Year-End Tax Strategies

Presents aren’t the only thing that needs wrapping up in December; it’s also the perfect time of year to make sure your financial strategy is in place! And that includes tax minimization tactics. Here are some ideas on how to minimize taxes.


Gift Money to the People You Love:

Not only is giving money away a great way to minimize future estate taxes, but it’s also an excellent gift for a friend or family member in need. The IRS allows individuals to give away up to $15,000 (or $30,000 for couples) to as many people as they want without requiring them to file a gift tax return. If you give a higher amount to any one person, you will need to file a gift tax return. There are ways to give more than $15,000 a year without filing a gift tax return. In certain circumstances, larger gifts to pay for someone else’s medical bills or tuition and contribute to a qualified charity are also possible.1


Donate to a Charitable Organization: 

If there’s a cause you’re passionate about, donating to a charitable organization is a great way to show support and earn tax deductions. To be eligible for this year’s tax return, charitable donations must be made by the end of the year. Taxpayers who do not itemize may deduct up to $300 (individual) in cash donations in 2021; married couples filing a joint return may deduct up to $600. The following contributions do not qualify under this provision:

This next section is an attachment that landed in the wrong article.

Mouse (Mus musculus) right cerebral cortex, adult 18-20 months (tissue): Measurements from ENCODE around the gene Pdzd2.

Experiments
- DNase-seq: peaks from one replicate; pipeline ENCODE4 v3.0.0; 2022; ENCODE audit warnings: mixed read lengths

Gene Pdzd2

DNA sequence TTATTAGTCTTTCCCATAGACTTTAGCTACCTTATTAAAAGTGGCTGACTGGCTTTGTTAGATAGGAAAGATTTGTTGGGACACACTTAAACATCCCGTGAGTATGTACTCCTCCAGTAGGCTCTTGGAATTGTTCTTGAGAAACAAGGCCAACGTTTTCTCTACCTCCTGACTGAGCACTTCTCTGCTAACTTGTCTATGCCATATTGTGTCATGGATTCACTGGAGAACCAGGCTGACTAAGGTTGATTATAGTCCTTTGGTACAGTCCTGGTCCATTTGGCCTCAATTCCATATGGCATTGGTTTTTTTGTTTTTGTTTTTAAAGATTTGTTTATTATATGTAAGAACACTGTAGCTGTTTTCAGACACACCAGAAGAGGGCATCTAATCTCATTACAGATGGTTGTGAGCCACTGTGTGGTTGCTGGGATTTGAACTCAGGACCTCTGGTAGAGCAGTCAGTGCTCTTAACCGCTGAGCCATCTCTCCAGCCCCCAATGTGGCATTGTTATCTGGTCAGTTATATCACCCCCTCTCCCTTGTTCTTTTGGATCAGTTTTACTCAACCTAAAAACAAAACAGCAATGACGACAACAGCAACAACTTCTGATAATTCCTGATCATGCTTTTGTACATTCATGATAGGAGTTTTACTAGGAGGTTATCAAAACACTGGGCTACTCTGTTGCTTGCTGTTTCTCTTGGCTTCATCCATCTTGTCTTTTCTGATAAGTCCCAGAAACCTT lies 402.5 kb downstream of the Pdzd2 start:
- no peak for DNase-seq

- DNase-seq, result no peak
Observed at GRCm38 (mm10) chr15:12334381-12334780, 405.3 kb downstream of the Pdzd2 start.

• Carried forward from previous years
  • To a donor-advised fund
  • To a private foundation
  • To a charitable remainder trust

Taxpayers who do itemize may claim up to 100% of their adjusted gross income in cash contributions in 2021.2


RMD Gifts:

IRA owners over 72 can avoid paying taxes on their annual required minimum distribution (RMD) by making a qualified charitable distribution (QCD) instead. Investors can instruct the IRA custodian to transfer assets directly to one or more qualified charitable organizations in order to help avoid tax liability for both the account and the charity.3

  • The annual amount for this tax strategy may not exceed $100,000.
  • If the charitable donation is equal to or higher than the RMD, the mandate is met.
  • Assets donated are not reported as taxable income.
  • The taxpayer does not have to itemize — thus taking advantage of today’s higher standard deduction.
  • QCDs may begin at age 70 ½ (you do not have to wait until age 72).


Harvest Capital Gains and Losses:

If your stock portfolio has performed well this year, it might be time to harvest your capital gains and losses. Harvesting gains allows you to rebalance your asset allocation strategy and stay on track for long-term goals.

Selling stocks that have not performed well allows you to use those losses to offset your tax bill on any gains you cashed in. When your capital losses are higher than your capital gains for the year, you can deduct up to $3,000 to reduce your taxable income and even carry over excess losses to next year’s tax return. However, note that if you plan to harvest gains and losses, transactions need to be completed by Dec. 31.4 You may be tempted to sell some of your under-performing stocks and then buy more shares of them while prices remain low. Just be aware that you are not allowed to purchase “substantially identical” securities